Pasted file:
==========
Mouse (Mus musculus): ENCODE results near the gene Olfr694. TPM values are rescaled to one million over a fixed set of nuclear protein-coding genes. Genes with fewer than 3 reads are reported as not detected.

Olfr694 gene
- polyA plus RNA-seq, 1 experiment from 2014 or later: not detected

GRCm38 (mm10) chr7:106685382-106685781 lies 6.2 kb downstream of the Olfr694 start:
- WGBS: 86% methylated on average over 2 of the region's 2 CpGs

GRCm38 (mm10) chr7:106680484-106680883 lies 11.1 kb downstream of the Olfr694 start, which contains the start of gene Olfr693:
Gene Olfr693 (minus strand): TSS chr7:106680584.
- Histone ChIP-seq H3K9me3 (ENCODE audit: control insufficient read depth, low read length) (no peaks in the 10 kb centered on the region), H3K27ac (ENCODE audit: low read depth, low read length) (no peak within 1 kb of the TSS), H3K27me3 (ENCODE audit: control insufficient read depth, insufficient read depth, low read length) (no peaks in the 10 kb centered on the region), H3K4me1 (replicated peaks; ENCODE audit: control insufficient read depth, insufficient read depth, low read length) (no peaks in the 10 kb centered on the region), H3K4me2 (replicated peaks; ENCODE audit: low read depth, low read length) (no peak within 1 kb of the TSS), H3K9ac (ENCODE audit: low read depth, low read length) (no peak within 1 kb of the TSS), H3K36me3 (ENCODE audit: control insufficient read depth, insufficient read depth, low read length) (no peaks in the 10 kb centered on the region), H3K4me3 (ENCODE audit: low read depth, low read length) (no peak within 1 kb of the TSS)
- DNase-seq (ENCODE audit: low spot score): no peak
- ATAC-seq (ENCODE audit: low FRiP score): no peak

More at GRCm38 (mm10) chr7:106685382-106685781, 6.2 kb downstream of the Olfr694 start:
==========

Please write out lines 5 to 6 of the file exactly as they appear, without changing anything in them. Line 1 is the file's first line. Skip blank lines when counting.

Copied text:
- WGBS: 86% methylated on average over 2 of the region's 2 CpGs

GRCm38 (mm10) chr7:106680484-106680883 lies 11.1 kb downstream of the Olfr694 start, which contains the start of gene Olfr693: